To fabricate a heat exchanger in accordance with my invention, it is typical to prepare the mandrel first The mandrel is best thought of as a disposable template from which the heat exchanger is formed. As may be seen from FIG. 10a, the typical mandrel consists of a thin plate having many small and closely spaced holes 54. In the present case, the mandrel plate will be made of aluminum, and its thickness will be the same as the height of the fluid 0.02 cavity, 0.04 inches. The holes 54 in the mandrel will be the same as the desired pin fin geometry. That is, the holes will be 0.02 inches in diameter and they will be spaced on 0.06 inch centers. As previously mentioned, solid circular cylinders with a taper are attached to two opposing ends of the mandrel plate. The diameter of each cylinder will be 0.25 inches, the same as the desired inner diameter of the fluid manifolds.
The mandrel is then placed in a copper plating solution. Referring to FIG. 10b, copper is continuously applied by electrochemical deposition to all surfaces of the mandrel including the holes through it. A sufficient amount of copper is allowed to build up on the mandrel so that copper totally fills the holes in the mandrel and also totally encases all of its surfaces including the 0.25 inch diameter cylinders. Note FIGS. 10b through 10d.
Referring to FIG. 11, the flat portion of the copper plated mandrel is then machined to the desired dimensions of 6.0 inches by 6.0 inches by 0.07 inches thick. This machining is performed carefully so as not to expose any of the aluminum mandrel plate. The diameter of the copper plated cylinders do not require machining unless it is an important dimension. After machining to the desired dimensions, there will be a smooth layer of copper 0.015 inches thick remaining on the surfaces of the mandrel. Importantly, the end surfaces on the plated cylinders are machined so as to expose a portion of the aluminum encased within. These two surfaces are the only exposed aluminum surfaces at this stage of fabrication.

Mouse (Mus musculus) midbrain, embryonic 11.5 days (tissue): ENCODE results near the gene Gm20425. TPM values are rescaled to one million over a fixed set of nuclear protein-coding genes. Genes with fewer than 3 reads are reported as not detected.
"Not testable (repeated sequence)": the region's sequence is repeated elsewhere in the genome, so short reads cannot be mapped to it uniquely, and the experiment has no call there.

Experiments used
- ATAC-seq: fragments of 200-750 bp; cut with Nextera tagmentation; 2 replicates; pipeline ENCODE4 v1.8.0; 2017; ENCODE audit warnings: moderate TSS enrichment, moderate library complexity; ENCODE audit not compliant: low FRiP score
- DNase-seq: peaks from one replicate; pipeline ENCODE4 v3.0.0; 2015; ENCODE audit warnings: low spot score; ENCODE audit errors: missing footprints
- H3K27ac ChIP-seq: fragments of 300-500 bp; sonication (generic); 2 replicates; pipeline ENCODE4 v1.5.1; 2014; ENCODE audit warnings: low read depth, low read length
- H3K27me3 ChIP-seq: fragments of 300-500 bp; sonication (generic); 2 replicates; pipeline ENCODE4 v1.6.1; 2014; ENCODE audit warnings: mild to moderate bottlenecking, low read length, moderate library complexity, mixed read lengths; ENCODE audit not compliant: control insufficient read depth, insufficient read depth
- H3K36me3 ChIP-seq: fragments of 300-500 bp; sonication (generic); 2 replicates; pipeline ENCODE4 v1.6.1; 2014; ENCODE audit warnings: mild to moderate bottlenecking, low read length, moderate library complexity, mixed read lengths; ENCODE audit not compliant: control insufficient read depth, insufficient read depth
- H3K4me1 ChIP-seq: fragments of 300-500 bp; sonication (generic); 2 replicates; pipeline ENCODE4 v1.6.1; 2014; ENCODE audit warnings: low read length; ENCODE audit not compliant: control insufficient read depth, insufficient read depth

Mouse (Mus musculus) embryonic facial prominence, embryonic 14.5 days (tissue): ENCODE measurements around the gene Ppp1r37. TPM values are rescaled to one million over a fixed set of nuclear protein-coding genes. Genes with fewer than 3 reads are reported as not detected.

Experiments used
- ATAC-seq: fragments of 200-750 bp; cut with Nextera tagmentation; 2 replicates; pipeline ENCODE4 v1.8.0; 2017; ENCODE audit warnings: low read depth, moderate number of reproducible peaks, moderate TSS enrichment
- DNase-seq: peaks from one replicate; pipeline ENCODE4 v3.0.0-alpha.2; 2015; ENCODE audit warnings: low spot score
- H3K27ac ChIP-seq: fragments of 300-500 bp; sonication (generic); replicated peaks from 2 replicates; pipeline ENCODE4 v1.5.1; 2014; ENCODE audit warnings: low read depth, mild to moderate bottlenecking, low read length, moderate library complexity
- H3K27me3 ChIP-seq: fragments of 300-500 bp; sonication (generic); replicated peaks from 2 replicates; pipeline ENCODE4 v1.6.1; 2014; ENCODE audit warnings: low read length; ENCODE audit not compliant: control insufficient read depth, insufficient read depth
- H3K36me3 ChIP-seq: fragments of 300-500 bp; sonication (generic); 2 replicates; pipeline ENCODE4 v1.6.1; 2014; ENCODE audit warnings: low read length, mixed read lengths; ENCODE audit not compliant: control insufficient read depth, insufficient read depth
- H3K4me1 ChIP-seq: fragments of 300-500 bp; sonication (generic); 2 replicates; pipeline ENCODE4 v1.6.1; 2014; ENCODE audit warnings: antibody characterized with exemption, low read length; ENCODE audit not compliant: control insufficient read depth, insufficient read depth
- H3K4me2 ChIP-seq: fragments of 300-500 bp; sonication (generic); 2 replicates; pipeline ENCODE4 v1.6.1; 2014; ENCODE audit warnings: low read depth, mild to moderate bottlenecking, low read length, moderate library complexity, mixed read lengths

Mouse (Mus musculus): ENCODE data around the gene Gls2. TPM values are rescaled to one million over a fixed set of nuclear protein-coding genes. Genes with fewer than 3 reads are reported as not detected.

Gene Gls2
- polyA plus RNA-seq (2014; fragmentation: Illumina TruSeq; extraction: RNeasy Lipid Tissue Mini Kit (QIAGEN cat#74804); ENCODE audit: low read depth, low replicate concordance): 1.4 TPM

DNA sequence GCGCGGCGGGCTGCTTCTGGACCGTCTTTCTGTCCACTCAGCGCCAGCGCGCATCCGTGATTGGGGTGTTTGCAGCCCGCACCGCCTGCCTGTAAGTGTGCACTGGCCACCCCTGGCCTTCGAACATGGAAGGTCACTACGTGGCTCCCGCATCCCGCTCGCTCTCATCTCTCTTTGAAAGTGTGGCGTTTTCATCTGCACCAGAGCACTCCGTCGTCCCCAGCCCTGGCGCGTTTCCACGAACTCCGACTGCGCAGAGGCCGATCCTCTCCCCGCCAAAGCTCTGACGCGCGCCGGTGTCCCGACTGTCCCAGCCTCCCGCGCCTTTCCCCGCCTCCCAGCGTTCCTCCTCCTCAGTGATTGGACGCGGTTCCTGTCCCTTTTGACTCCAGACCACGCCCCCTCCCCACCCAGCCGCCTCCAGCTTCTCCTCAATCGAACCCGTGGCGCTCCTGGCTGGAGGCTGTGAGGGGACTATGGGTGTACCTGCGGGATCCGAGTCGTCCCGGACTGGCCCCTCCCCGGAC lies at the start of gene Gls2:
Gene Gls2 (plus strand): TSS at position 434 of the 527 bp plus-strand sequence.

Next, the machined part is immersed in a bath of hydrochloric acid. The acid acts selectively, for it dissolves aluminum, but does not harm copper. Upon immersion then, the acid vigorously dissolves the aluminum exposed at the machined ends of the copper plated cylinders. After a period of time, the aluminum cylinders will have been completely dissolved, thereby exposing the flat plate portion of the mandrel to the acid bath. After a further period of time all of the aluminum encased in the copper shell will have been dissolved. The copper shell which remains is the desired heat exchanger with its highly advantageous pin fin cavity.
It is important now to note that the pin fins and the adjoining walls of the heat exchanger were formed by continuous deposition of copper. The pin fins and walls are in fact "grown" as a single part without the need to braze, solder, glue, etc. Inasmuch as there never was a seam created in the copper during its fabrication, it follows that it is possible to drill completely through the heat exchanger at the site of any pin fin without breaching the fluid cavity.